On both trips I’ve relished the days I’ve had to explore alone in a city that never fails to inspire. The very best parts of NYC are the opportunities to follow my nose, to get lost in the thoughts and ideas and inspiration that flow from being anonymous among the throngs. I get to be the invisible observer, a voyeur with a purpose.

 

Snippets of convo …
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Two young women talking in a coffee bar:

“Did he say anything about me?”

            “He did.”

            “So what did he say?”

            “You don’t want to know.”

 

Young man behind me on the train talking on his mobile:

  “Dad, I underestimated how much money I needed. No! No, I’m find, I’m all right, don’t worry. I just 2015-07-17 20.58.55underestimated how much New York would cost.”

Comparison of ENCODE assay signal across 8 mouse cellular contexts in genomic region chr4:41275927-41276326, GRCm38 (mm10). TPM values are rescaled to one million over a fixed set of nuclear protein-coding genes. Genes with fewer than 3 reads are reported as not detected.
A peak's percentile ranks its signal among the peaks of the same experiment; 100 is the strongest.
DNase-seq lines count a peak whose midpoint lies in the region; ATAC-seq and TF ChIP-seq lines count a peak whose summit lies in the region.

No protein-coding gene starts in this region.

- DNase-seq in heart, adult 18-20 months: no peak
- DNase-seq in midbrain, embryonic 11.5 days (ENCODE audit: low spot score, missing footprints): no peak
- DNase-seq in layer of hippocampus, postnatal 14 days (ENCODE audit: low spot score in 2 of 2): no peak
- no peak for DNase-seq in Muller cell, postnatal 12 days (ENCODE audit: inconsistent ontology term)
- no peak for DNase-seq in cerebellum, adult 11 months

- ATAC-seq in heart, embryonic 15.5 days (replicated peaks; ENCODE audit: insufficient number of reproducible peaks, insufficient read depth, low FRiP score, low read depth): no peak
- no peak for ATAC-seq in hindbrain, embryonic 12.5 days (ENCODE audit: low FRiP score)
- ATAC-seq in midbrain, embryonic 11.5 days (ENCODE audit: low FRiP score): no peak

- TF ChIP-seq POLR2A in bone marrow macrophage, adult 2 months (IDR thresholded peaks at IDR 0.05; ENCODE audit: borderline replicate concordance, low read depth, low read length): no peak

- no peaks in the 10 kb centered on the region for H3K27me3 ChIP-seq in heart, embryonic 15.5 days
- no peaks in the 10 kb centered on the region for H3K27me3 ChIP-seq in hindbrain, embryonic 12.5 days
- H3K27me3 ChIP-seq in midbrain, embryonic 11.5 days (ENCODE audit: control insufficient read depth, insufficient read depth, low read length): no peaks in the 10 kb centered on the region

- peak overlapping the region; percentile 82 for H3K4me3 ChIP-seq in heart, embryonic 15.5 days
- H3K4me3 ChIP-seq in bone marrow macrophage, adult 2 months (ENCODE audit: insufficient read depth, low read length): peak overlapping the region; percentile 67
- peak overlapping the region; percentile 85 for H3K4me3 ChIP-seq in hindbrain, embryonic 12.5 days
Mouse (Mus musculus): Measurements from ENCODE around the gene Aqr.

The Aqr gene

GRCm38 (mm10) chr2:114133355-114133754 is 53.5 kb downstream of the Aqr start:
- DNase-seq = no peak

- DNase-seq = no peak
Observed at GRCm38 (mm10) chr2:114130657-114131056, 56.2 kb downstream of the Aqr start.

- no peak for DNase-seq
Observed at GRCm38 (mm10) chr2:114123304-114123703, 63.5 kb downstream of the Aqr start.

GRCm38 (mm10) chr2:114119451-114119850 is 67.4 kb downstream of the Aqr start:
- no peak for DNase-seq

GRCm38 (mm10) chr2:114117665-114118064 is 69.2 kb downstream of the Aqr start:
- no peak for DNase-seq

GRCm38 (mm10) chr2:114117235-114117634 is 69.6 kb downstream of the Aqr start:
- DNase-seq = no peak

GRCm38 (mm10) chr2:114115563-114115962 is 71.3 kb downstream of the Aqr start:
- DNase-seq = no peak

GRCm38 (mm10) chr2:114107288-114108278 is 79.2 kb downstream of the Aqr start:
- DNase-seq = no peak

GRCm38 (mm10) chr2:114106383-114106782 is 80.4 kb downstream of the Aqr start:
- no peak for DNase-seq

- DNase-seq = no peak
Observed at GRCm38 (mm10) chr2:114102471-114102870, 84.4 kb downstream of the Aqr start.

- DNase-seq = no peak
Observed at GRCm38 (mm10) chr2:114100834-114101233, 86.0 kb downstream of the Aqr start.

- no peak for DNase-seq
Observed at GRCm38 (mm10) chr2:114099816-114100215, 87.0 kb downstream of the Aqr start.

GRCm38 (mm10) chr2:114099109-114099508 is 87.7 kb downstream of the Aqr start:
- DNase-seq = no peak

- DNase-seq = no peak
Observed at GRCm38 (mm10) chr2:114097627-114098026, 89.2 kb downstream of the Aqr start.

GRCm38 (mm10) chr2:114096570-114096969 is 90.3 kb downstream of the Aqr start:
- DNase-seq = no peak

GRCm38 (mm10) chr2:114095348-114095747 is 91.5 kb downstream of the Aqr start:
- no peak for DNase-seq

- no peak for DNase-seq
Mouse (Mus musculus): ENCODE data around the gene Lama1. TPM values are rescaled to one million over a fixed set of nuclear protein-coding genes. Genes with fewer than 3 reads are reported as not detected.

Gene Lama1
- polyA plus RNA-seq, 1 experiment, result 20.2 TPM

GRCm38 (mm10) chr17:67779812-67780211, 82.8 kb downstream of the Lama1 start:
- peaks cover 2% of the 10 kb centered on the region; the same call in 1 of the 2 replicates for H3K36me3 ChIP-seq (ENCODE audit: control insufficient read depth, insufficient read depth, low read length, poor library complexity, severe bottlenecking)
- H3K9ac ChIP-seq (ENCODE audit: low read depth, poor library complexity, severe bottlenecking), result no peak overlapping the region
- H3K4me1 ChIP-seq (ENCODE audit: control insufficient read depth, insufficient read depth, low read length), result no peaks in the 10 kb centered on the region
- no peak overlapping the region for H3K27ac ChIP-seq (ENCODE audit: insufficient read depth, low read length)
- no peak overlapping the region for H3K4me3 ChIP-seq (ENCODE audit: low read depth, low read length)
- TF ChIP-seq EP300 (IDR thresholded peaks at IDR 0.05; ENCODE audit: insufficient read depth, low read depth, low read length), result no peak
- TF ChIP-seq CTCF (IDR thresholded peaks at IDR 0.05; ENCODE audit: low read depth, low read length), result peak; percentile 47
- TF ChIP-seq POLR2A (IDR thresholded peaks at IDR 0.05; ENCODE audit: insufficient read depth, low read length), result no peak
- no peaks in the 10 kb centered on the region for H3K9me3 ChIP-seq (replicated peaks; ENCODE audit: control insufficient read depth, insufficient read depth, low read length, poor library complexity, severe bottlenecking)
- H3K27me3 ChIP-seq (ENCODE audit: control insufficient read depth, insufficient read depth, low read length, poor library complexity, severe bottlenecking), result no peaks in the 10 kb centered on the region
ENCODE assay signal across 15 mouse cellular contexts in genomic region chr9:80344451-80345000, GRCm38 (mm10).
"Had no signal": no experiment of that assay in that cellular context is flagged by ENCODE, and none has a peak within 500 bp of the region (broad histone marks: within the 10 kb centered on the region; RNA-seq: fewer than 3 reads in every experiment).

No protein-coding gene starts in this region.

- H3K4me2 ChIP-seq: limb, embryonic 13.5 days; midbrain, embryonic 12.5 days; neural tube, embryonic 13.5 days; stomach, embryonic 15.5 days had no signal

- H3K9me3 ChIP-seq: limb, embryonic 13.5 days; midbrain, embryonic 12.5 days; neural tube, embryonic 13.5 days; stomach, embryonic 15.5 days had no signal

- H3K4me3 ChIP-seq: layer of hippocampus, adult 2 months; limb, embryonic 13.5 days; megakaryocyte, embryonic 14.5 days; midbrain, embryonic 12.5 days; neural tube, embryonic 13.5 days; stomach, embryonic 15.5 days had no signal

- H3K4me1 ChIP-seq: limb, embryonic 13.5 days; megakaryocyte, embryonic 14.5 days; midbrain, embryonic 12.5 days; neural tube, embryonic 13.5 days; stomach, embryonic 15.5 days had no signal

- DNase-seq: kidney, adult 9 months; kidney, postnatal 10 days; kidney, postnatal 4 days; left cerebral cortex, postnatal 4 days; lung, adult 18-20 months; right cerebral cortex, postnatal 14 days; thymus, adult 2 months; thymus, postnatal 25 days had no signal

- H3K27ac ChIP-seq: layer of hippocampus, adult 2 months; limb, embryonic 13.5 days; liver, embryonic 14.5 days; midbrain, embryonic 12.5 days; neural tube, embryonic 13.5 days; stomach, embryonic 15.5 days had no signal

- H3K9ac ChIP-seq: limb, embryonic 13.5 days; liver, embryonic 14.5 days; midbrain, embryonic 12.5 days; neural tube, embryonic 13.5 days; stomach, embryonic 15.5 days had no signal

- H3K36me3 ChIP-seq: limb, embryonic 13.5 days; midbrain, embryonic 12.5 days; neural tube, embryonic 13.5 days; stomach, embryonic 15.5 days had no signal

Visual inspiration:

A frantic- looking young woman decked out in evening wear at 10:30 in the morning, running to catch the subway.

Cynthia and I had great fun making up a story about her situation while we wandered around Midtown Manhattan.

 

 

P1030705There you go! Myths busted! In my opinion, there are two big dangers in NYC. The first is being too timid and missing the good stuff. I was shocked at the number of tourists I saw seeking out McDonalds or Sbarros (and yes tourists are as easy to pick out in NYC as they are the world over. I’m sure I am too, though I did remember to remove my bin-bag rain poncho when I left the tour bus.)2015-07-20 14.00.30

 
The second, and the biggie for me, is falling totally in love with the city, even as I’m melting in the 100 degree heat or